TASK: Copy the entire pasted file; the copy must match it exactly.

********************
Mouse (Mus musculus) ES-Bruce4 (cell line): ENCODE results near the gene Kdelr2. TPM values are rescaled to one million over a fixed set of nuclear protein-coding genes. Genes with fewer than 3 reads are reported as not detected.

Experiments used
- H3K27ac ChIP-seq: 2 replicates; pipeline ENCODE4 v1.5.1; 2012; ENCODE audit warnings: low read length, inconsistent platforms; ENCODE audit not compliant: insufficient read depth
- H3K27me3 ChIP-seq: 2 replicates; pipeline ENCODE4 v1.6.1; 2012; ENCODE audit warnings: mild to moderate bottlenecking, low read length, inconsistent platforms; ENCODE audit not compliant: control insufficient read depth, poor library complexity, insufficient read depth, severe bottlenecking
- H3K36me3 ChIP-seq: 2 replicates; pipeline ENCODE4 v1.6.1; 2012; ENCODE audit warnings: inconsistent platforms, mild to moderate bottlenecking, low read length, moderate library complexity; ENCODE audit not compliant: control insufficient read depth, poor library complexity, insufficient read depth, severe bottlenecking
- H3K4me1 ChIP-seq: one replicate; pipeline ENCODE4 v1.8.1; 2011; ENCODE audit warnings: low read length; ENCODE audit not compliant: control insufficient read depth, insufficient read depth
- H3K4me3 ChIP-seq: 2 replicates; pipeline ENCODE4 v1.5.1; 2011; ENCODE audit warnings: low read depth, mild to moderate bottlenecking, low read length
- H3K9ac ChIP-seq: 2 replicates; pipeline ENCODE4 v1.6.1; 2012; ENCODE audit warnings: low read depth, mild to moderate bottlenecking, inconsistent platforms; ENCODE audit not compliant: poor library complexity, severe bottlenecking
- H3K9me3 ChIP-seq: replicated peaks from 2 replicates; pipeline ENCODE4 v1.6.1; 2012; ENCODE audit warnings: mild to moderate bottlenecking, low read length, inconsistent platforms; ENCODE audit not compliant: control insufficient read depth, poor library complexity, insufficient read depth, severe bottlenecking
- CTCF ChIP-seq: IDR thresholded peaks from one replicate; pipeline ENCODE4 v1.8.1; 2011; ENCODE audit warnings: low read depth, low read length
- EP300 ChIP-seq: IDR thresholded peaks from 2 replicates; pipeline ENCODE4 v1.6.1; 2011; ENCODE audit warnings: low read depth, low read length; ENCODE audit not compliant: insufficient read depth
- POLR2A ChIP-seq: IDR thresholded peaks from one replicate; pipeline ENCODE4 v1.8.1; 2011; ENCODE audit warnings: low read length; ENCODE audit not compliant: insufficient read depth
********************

Mouse (Mus musculus) ES-Bruce4 (cell line): ENCODE results near the gene Kdelr2. TPM values are rescaled to one million over a fixed set of nuclear protein-coding genes. Genes with fewer than 3 reads are reported as not detected.

Experiments used
- H3K27ac ChIP-seq: 2 replicates; pipeline ENCODE4 v1.5.1; 2012; ENCODE audit warnings: low read length, inconsistent platforms; ENCODE audit not compliant: insufficient read depth
- H3K27me3 ChIP-seq: 2 replicates; pipeline ENCODE4 v1.6.1; 2012; ENCODE audit warnings: mild to moderate bottlenecking, low read length, inconsistent platforms; ENCODE audit not compliant: control insufficient read depth, poor library complexity, insufficient read depth, severe bottlenecking
- H3K36me3 ChIP-seq: 2 replicates; pipeline ENCODE4 v1.6.1; 2012; ENCODE audit warnings: inconsistent platforms, mild to moderate bottlenecking, low read length, moderate library complexity; ENCODE audit not compliant: control insufficient read depth, poor library complexity, insufficient read depth, severe bottlenecking
- H3K4me1 ChIP-seq: one replicate; pipeline ENCODE4 v1.8.1; 2011; ENCODE audit warnings: low read length; ENCODE audit not compliant: control insufficient read depth, insufficient read depth
- H3K4me3 ChIP-seq: 2 replicates; pipeline ENCODE4 v1.5.1; 2011; ENCODE audit warnings: low read depth, mild to moderate bottlenecking, low read length
- H3K9ac ChIP-seq: 2 replicates; pipeline ENCODE4 v1.6.1; 2012; ENCODE audit warnings: low read depth, mild to moderate bottlenecking, inconsistent platforms; ENCODE audit not compliant: poor library complexity, severe bottlenecking
- H3K9me3 ChIP-seq: replicated peaks from 2 replicates; pipeline ENCODE4 v1.6.1; 2012; ENCODE audit warnings: mild to moderate bottlenecking, low read length, inconsistent platforms; ENCODE audit not compliant: control insufficient read depth, poor library complexity, insufficient read depth, severe bottlenecking
- CTCF ChIP-seq: IDR thresholded peaks from one replicate; pipeline ENCODE4 v1.8.1; 2011; ENCODE audit warnings: low read depth, low read length
- EP300 ChIP-seq: IDR thresholded peaks from 2 replicates; pipeline ENCODE4 v1.6.1; 2011; ENCODE audit warnings: low read depth, low read length; ENCODE audit not compliant: insufficient read depth
- POLR2A ChIP-seq: IDR thresholded peaks from one replicate; pipeline ENCODE4 v1.8.1; 2011; ENCODE audit warnings: low read length; ENCODE audit not compliant: insufficient read depth